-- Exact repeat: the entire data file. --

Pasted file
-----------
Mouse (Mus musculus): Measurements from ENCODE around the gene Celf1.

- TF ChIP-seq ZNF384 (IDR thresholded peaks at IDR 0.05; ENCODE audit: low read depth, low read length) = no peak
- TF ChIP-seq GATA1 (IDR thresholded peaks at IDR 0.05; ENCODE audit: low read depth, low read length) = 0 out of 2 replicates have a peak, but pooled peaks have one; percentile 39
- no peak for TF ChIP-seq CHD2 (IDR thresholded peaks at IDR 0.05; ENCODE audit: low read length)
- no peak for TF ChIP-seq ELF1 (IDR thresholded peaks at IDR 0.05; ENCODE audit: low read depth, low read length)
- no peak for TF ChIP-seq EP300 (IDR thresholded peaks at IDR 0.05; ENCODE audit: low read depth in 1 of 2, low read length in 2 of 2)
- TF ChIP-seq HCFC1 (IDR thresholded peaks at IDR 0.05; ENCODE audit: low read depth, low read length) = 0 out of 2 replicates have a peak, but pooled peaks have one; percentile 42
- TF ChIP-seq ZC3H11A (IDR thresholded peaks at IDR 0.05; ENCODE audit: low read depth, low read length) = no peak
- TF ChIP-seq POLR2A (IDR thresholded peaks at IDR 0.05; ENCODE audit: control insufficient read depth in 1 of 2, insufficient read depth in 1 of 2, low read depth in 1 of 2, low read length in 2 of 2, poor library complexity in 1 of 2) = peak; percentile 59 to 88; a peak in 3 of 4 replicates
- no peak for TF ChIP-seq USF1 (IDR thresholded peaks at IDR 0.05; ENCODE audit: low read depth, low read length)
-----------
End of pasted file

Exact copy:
Mouse (Mus musculus): Measurements from ENCODE around the gene Celf1.

- TF ChIP-seq ZNF384 (IDR thresholded peaks at IDR 0.05; ENCODE audit: low read depth, low read length) = no peak
- TF ChIP-seq GATA1 (IDR thresholded peaks at IDR 0.05; ENCODE audit: low read depth, low read length) = 0 out of 2 replicates have a peak, but pooled peaks have one; percentile 39
- no peak for TF ChIP-seq CHD2 (IDR thresholded peaks at IDR 0.05; ENCODE audit: low read length)
- no peak for TF ChIP-seq ELF1 (IDR thresholded peaks at IDR 0.05; ENCODE audit: low read depth, low read length)
- no peak for TF ChIP-seq EP300 (IDR thresholded peaks at IDR 0.05; ENCODE audit: low read depth in 1 of 2, low read length in 2 of 2)
- TF ChIP-seq HCFC1 (IDR thresholded peaks at IDR 0.05; ENCODE audit: low read depth, low read length) = 0 out of 2 replicates have a peak, but pooled peaks have one; percentile 42
- TF ChIP-seq ZC3H11A (IDR thresholded peaks at IDR 0.05; ENCODE audit: low read depth, low read length) = no peak
- TF ChIP-seq POLR2A (IDR thresholded peaks at IDR 0.05; ENCODE audit: control insufficient read depth in 1 of 2, insufficient read depth in 1 of 2, low read depth in 1 of 2, low read length in 2 of 2, poor library complexity in 1 of 2) = peak; percentile 59 to 88; a peak in 3 of 4 replicates
- no peak for TF ChIP-seq USF1 (IDR thresholded peaks at IDR 0.05; ENCODE audit: low read depth, low read length)